California is in the middle of the drought of a century, and water is running low everywhere. The situation is especially bad in the Emerald Triangle, the famed pot-growing region on the North Coast, where marijuana farmers are draining creeks and rivers dry.
The local officials who deal with these cultivators have tried to regulate their water use before. But there’s something standing in the way of rational environmental policy: the federal government.
Medical marijuana has been legal in California since voters approved it in a 1996 referendum. Campaigns are the in the works to legalize recreational weed as well.
The Emerald Triangle, made up of Humboldt, Trinity and Mendocino counties, developed into the state’s principal producer of cannabis, both for medical purposes and otherwise.
But pot remains illegal at the federal level, and that has set up a conflict between locals and officials from Washington, who view all marijuana as illegitimate.
Weed is a deeply ingrained part of the culture of the Emerald Triangle. It’s a notoriously close-knit community in which almost everyone has some kind of connection to the marijuana trade.
Cultivating cannabis is a labor-intensive process that uses up many resources. Unregulated, it can leave a mark on the environment. Biologists and fishery experts are worried the current drain on the water supply along the coast could lead to a drop in future numbers of spawning salmon.
“Marijuana cultivation has the potential to completely dewater and dry up streams in the areas where [farmers] are growing pretty extensively, said Scott Bauer, a biologist with the state Department of Fish and Wildlife.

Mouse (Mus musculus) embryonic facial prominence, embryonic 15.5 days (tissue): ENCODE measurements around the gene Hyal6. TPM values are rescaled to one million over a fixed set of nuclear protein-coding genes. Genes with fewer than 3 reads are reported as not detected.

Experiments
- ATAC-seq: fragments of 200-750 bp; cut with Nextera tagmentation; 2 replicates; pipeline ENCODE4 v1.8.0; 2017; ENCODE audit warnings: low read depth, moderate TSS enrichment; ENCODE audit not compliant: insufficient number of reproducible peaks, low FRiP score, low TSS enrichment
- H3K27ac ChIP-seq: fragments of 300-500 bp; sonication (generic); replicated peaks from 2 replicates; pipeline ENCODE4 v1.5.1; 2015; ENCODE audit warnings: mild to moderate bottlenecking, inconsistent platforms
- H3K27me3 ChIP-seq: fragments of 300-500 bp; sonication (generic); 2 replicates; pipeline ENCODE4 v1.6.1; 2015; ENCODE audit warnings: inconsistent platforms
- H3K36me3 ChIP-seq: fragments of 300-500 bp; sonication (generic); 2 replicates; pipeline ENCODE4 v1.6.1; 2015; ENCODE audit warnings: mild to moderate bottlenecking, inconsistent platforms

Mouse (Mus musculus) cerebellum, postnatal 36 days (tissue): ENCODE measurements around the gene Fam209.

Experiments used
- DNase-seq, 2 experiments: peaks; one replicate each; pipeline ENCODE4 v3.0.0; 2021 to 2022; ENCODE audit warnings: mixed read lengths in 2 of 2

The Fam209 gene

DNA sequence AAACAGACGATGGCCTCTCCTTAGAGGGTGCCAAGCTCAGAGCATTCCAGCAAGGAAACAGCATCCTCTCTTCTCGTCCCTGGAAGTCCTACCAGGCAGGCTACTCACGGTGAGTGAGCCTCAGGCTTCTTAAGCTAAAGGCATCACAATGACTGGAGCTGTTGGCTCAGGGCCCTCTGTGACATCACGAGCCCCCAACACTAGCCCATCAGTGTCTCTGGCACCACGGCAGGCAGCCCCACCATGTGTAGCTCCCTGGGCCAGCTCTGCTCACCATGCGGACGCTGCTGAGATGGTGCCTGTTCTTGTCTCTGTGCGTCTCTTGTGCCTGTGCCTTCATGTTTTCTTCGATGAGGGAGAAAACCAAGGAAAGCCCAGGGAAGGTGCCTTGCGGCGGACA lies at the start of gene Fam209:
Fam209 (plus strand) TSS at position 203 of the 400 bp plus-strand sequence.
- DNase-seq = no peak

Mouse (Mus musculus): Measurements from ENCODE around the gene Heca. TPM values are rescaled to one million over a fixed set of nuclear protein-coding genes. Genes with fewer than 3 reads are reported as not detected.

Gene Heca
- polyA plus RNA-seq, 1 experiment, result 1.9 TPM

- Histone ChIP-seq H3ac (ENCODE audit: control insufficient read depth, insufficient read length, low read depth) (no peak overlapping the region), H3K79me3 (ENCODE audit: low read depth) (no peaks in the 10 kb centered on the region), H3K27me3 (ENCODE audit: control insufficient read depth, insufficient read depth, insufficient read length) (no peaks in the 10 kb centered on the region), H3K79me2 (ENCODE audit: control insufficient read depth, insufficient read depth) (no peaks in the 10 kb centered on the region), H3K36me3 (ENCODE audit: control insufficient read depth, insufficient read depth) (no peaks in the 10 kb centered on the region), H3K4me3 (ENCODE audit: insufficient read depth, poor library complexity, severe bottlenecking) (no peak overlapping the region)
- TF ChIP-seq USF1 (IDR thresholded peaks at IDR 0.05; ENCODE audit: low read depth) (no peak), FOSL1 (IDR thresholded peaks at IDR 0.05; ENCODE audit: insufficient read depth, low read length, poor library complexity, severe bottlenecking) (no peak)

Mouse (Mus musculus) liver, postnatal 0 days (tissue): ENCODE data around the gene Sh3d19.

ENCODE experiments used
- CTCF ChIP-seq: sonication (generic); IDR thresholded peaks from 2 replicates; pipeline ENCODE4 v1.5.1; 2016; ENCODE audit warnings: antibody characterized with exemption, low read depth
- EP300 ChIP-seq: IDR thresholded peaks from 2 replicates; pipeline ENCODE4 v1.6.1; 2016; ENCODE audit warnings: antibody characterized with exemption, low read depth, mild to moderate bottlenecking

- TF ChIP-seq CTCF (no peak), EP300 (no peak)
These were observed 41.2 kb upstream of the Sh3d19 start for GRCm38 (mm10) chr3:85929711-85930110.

There’s no way to know how much of the current problem is caused by the drought and how much is really caused by cannabis growers, but local leaders have seen them as enough of a problem to try to regulate them in the past – to no avail.
In Mendocino County, officials sold cultivation permits for two years starting in 2010. They convinced farmers, already leery of the feds, that a permit and county regulation would give them legitimacy and would sift out the illegal growers.
The permits brought in half a million dollars annually, which the county used to crack down on illegal farmers. And cultivators complied with the rules.
But federal authorities decided to shut the program down. They raided the growers and threatened to sue the county unless the permits were revoked. The regulations ended in 2012 and growers went back to working in secrecy, without oversight.
“That put an end to the attempt to regulate outdoor cultivation in California,” said Dale Gieringer.
Since that time, the Obama administration has promised not to interfere with states that legalize recreational or medical weed, but farmers in the Emerald Triangle don’t trust the paper that promise was written on. U.S. attorneys in the state continue to prosecute providers who obeyed state laws, and the DEA continues to target California’s medical market with full force.